18 SES 04, Political Landscapes in Physical Education and Sports Coaching
Grassroots soccer is a major socialisation environment in which young members of society experiences situations and processes of social cohesion, inclusion and exclusion, solidarity and individualism, joy and anger, success and setbacks. In Sweden, the context of this paper, approximately 250 000 children and young people play organized soccer. National sport policy and UN Convention on the Rights of the Child regulates the activities in promoting values such as solidarity, equal value of all players, equal right to participate, learn and develop. Whether this kind of socio-political culture, and political socialisation processes it involves, exist is however an empirical question. A ‘hot’ situation in which values are set in motion is the competitive game revealing which players and what actually counts. In this situation, the coach has a vital role. Thus, the aim of the paper is to contribute knowledge about the political socialisation dimension in competitive games of grassroots youth soccer and the socio-political consequences of coaching behavior.
- What political norms could be identified in coaching behaviors?
- What are the socio-political consequences for the educational environment?
The paper contributes knowledge about, pay attention to and visualizes the political dimension of competitive grassroots youth soccer games and its socio-political consequences for the educational environment.
Up to date, we do not know that much, empirically and theoretically, about grassroots youth soccer (O’Gorman 2016). For example when it comes to processes of socialisation, the relationship between players and coaches, experiences of the players and the consequences for their social, political and cultural identities (cf. Pitchford et al. 2004). Youth soccer is in several ways constituted by socialisation but so far research has not been explicit in analyzing and describing these processes as political even if it exist examples such as the tension between loyalty and success (Kooistra and Kooistras 2016), allocation of playing time (Lorentzen 2017), team selection (Lindgren et al. 2017) and gendered socialisation (Eliasson 2011). In these processes the role of the coach is vital. Especially when it comes to influencing players’ moral judgement, action and character, sportspersonship and fair play attitudes, shaping the motivational climate, team behaviour and identity, fostering psychological needs, emotions and well-being, team cohesion and empowerment (Ommundsen et al. 2003; Boixadós et al. 2004; Jowett and Chaundy 2004; Côte and Gilbert 2009; García-Calvo et al. 2014; Appleton and Duda 2016 etc.).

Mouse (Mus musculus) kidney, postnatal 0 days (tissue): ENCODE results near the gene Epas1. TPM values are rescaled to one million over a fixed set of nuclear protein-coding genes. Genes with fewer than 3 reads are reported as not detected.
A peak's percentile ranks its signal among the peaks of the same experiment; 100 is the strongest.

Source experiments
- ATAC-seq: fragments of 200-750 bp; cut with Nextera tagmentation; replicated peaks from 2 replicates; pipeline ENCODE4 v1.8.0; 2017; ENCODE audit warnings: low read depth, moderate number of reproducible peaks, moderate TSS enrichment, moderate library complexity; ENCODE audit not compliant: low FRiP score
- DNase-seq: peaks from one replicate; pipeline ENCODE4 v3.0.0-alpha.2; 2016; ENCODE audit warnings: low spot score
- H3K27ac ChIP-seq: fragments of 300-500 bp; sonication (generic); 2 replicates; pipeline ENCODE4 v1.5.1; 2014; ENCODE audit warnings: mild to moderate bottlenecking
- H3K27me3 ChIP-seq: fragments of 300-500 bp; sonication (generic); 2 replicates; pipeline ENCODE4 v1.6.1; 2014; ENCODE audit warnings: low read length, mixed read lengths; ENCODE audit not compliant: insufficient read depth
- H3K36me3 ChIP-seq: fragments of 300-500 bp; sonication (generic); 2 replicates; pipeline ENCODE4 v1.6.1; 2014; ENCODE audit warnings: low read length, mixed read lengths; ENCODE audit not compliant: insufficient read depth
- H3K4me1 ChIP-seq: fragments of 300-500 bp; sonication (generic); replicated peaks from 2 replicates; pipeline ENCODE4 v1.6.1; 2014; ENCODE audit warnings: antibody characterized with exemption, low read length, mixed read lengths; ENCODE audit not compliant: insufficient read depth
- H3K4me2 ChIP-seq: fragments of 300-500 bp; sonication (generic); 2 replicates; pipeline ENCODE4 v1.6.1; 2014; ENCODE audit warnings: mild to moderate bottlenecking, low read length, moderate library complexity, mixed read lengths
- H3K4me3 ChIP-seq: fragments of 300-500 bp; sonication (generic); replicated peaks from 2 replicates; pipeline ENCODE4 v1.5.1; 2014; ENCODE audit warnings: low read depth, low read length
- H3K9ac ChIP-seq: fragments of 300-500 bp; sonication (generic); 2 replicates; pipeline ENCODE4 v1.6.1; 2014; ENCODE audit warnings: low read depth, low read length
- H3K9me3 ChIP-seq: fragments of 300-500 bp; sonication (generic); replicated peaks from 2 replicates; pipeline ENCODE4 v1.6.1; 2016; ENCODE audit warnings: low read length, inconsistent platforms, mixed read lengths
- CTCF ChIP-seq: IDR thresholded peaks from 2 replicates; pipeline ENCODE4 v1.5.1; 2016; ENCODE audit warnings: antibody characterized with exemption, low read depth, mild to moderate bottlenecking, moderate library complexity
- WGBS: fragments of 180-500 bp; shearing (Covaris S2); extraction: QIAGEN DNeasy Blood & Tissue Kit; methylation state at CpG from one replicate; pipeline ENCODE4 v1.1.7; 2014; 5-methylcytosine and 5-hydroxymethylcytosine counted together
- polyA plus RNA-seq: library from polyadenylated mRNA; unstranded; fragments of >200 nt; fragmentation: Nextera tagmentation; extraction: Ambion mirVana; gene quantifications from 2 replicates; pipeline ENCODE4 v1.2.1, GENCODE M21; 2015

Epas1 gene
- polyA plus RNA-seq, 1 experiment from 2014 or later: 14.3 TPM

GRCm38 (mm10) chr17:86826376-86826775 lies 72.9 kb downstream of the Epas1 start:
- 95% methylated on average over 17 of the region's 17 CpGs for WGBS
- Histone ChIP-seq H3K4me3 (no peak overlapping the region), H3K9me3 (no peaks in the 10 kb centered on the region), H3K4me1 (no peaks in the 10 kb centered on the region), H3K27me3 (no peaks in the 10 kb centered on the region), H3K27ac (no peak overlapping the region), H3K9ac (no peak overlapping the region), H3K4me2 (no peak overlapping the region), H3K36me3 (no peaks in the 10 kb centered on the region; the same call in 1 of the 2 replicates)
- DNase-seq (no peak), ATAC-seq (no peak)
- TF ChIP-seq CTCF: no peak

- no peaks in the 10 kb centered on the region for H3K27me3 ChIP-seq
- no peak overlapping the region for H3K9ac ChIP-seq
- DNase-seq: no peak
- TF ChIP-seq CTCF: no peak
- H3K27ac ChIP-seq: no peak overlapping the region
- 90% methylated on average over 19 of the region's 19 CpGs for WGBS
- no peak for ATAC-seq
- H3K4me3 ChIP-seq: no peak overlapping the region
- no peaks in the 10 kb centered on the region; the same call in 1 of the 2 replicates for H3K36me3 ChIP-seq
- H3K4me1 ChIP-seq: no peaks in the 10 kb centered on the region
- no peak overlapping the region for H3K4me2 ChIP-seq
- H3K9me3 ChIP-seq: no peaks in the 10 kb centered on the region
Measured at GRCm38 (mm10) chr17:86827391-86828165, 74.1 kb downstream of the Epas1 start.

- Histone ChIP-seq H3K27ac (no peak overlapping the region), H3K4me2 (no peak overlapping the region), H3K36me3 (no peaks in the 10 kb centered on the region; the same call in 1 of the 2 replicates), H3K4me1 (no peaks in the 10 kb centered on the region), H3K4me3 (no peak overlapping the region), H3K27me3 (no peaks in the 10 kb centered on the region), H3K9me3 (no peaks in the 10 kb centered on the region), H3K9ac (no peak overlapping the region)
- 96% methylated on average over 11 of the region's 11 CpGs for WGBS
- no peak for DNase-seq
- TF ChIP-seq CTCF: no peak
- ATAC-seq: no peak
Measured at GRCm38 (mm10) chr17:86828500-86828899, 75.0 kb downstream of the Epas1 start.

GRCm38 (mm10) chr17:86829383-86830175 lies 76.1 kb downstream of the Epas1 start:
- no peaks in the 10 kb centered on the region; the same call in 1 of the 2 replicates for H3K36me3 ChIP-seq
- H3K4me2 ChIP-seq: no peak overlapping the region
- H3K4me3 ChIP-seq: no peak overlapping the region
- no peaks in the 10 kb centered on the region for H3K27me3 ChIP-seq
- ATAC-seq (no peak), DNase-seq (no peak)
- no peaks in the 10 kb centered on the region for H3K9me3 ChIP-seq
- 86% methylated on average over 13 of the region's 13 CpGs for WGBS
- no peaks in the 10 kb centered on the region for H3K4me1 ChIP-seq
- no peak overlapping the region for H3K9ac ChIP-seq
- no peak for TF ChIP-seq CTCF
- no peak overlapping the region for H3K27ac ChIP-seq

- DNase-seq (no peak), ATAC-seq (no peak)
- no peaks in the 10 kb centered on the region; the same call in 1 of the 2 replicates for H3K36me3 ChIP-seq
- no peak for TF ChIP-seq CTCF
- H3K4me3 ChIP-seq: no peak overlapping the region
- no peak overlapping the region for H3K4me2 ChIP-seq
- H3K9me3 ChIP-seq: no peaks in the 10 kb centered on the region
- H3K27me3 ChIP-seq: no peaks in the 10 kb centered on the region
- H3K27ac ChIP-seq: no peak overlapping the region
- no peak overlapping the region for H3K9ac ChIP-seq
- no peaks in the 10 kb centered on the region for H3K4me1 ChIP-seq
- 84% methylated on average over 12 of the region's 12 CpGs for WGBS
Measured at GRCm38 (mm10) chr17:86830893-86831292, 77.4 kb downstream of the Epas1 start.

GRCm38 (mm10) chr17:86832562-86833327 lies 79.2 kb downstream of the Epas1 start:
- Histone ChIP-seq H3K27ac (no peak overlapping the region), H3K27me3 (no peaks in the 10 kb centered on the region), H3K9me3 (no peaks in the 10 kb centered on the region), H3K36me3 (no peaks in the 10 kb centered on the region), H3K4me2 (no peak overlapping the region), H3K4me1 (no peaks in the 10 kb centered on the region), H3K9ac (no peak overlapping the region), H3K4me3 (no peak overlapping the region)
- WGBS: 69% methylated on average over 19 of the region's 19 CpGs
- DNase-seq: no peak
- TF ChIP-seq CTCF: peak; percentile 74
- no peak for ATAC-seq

Situational political socialisation is used to understand the process in which individuals adapt to, learn about or change the political culture of their community. Political socialisation is viewed as subjective, situational and relational, dynamic and contingent, participation and action oriented, an observable communication and meaning-making practice (Andersson 2015). Within this framework, aspects of the political theory of Chantal Mouffe (2013) is combined with research based on self-determination theory and achievement goal theory (cf. Ommundsen et al. 2003; Boixadôs et al. 2004; García-Calvo et al. 2014; Appleton and Duda 2016; Fenton et al. 2017 etc.) in order to analyze and understand the educational environment and political socialisation process in competitive youth soccer games. Consequently, two different approaches are conceptualized and used. The agonistic coaching approach (logic: do your best to win the game) mainly using task-involvement, mastery-orientation, empowerment, social support and autonomy-supportive characteristics viewing opponents as co-creators and competition as striving with (not against) others. The antagonistic coaching approach (logic: do whatever it takes to win the fight) mainly uses ego-involvement, disempowering and controlling characteristics viewing opponents as enemies to beat and competition as a demonstration of normative ability and a striving against others.